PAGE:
Charting better China-US relations

By Zhang Liying
0 Comment(s)Print E-mail, August 9, 2017
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"We should not expect a full-blown trade war between the U.S. and China," and "China's 'win-win' diplomacy will prove the stronger historic force and all-out war will be avoided." These are the predictions of Ms. Jude Woodward, advisor to the Mayor of London from 2000 to 2008.
Such optimism comes at a time of uncertainty over the most important bilateral relationship of this century caused by President Donald Trump and his policies.
Trade war - unlikely; Trump's "deceit and tricks" - definitely

The cover page of Ms. Woodward's new book "The US vs China: Asia's new Cold War?"

Imposing tough import tariffs, labeling China as a currency manipulator – thus have Trump's trade policies prompted concerns about a possible trade war.

However, Ms. Woodward argues that a trade war is hardly likely, because it "would inflict just as much – probably more – damage on the American economy as on China."

In a globalized economy, countries with different levels of development offer different competitive products. "Attempting to protect globally-uncompetitive American industries" would only result in a rise of domestic prices and the drainage of resources from other sectors capable of delivering a "greater number of jobs and more competitive outputs."

According to Ms. Woodward, whose new book "The US vs China: Asia's new Cold War?" was published recently, American living standards are greatly aided by the import of price-competitive products from China, while many American jobs depend on exports to China.

If the Trump administration did seek to a trade war with China, the inevitable Chinese countermeasures would lead to difficulties for major American business sections and higher prices that the American public would surely complain about.

The author says the Trump administration is facing a "Catch 22" situation. Waging a trade war with China would result in strong domestic opposition. However, doing nothing makes the "promises of Trump's election campaign look more and more hollow, which will also undermine his support."

Foreign policies: America First vs. peaceful rise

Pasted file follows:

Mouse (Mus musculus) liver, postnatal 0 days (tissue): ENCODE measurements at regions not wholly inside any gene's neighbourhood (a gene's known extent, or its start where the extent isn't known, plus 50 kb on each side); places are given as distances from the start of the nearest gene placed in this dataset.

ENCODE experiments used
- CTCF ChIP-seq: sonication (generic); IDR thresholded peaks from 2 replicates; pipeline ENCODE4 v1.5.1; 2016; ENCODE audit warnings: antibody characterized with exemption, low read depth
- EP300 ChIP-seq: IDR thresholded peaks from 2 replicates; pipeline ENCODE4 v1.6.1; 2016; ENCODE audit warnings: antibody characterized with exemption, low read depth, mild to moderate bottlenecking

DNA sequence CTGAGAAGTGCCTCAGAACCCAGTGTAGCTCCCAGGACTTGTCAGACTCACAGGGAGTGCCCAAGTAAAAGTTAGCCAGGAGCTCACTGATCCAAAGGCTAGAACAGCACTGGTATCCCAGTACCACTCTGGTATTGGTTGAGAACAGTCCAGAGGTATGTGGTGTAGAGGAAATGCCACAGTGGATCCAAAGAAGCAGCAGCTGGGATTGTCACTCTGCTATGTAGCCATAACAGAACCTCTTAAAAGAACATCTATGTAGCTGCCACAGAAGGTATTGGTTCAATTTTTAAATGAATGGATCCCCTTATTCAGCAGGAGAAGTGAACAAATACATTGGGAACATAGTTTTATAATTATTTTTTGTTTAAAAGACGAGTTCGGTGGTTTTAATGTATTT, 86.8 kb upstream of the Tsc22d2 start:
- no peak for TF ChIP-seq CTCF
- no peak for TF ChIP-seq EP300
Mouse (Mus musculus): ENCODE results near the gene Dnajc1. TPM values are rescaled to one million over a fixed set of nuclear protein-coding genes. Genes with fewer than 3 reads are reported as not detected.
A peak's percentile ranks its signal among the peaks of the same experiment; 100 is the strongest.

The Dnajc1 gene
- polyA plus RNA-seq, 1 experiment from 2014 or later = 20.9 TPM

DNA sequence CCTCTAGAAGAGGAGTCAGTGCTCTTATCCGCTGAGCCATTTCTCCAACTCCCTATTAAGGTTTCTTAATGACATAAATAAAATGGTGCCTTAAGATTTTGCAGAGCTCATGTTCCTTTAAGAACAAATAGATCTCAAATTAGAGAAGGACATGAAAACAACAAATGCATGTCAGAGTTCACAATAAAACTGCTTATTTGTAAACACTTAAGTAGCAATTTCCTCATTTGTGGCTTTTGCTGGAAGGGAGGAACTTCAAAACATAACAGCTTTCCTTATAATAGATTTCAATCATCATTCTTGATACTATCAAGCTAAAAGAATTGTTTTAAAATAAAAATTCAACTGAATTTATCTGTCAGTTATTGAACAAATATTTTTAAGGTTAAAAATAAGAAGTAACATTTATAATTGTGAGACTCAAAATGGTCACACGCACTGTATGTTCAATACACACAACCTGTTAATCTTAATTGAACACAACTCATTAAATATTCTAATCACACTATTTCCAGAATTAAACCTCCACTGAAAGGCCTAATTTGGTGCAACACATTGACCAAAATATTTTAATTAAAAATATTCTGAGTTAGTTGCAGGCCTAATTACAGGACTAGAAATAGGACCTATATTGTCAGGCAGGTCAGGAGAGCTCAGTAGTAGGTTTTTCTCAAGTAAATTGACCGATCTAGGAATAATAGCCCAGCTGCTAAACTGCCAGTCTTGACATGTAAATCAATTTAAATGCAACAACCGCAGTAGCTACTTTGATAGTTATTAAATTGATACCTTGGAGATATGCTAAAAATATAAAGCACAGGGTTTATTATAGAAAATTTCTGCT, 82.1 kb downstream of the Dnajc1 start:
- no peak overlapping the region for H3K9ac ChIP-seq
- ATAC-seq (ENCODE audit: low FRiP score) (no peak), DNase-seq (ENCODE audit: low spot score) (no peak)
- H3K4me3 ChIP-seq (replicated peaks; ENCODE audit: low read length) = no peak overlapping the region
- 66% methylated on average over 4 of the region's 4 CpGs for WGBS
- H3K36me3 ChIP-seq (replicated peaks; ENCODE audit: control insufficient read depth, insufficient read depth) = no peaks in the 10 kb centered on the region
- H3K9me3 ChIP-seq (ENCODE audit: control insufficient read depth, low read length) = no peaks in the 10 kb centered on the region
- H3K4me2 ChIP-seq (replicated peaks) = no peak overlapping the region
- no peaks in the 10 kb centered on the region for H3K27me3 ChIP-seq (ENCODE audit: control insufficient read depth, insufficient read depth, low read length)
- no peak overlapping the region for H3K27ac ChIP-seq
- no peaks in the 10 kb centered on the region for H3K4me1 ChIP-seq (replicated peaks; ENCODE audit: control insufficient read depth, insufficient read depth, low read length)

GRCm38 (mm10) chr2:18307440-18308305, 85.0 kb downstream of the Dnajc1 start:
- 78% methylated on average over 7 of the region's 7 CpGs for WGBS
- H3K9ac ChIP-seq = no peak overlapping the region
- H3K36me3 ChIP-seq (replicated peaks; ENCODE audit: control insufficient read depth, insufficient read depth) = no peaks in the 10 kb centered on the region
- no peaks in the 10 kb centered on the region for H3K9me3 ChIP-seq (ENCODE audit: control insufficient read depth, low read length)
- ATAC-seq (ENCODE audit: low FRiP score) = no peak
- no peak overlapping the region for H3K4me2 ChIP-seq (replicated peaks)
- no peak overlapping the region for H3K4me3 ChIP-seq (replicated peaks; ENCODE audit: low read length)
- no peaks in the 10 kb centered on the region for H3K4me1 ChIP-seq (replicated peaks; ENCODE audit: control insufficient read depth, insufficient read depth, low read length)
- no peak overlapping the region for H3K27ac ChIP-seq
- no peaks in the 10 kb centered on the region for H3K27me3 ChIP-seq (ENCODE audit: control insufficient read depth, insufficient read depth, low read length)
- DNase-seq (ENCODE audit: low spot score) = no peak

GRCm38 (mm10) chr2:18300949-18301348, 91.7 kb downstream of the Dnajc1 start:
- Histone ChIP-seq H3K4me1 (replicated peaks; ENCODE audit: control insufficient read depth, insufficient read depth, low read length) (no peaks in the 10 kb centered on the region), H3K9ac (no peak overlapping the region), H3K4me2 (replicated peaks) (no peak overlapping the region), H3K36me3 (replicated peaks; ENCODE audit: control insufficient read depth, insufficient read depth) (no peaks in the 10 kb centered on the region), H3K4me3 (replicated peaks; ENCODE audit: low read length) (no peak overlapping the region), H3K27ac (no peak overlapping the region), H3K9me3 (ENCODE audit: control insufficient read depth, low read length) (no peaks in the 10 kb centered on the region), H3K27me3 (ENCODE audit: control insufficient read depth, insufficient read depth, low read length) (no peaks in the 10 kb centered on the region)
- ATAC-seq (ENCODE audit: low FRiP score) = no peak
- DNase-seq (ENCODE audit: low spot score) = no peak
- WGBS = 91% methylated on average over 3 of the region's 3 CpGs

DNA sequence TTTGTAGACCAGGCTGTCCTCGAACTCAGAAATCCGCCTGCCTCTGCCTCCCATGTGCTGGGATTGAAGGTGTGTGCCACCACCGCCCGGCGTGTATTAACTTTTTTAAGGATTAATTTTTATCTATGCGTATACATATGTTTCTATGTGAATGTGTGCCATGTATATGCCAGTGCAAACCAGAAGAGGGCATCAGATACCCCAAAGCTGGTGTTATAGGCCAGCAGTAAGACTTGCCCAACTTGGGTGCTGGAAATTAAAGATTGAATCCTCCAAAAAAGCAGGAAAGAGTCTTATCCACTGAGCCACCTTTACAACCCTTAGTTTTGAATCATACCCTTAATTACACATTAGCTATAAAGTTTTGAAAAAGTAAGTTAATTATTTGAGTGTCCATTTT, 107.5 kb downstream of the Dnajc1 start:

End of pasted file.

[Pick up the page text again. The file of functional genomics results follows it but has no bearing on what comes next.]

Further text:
Although the U.S. and China are major countries, they "set out entirely different frameworks for foreign policy," observes this experienced writer and lecturer on China.

The Trump administration pursues "America First," a foreign policy focused on American interests and national security.

The goal of the policy is simple, as Trump advisers set out in the Wall Street Journal: "America First signals the restoration of American leadership and our government's traditional role overseas; to use the nation's diplomatic, economic and military resources to enhance American security, promote American prosperity, and extend American influence around the world."

In contrast, China is firmly committed to the path of peaceful development, "seeking to both gain from and contribute to human development through 'win-win' initiatives."

China has no intention of seeking "world domination," insists Ms. Woodward, whereas the U.S. claims its preordained right to global leadership.

She views the Belt and Road initiative as a prime example of how China practices its win-win foreign policy. It "will be a boost to China's own economy, but the recipients will also benefit economically from it."

As to alleged Chinese self-aggrandizement, she insists, "there are no grounds for opposing the successful development of the Belt and Road Initiative."

Although success would increase China's prestige, "it would take the form of greater regional 'soft power', not a coercive influence backed by military powerof the type that was characteristic of 19th century imperialism or the so-called 'Pax Americana' of the last 70 years. On the evidence of its own actions the US claims no country can rise peacefully and without conquest; China is proving America wrong."

Thucydides Trap: Groundless but U.S. might create it

It is claimed that China and the U.S. could find themselves at war in the next decade. Ms. Woodward quotes President Xi Jinping as commenting on the frequent references to Thucydides: "There is no such thing as the so-called Thucydides Trap. However, should major countries time and again make the mistakes of strategic miscalculation, they might create such a trap for themselves."

According to the author, there are powerful objective factors reining in any drift towards war.

The balance of military and nuclear power would make an all-out war between the two countries globally destructive. Besides, America's own global position would probably be destroyed by such a horrifying adventure, let alone the damage to China.

However, the U.S. might "create such a trap for itself" through miscalculation, she notes. Instead of seeking to accelerate its own economy, which is wholly legitimate, the former hegemon is tending to avoid its decline by hindering or slowing down the development of other economies in Asia.

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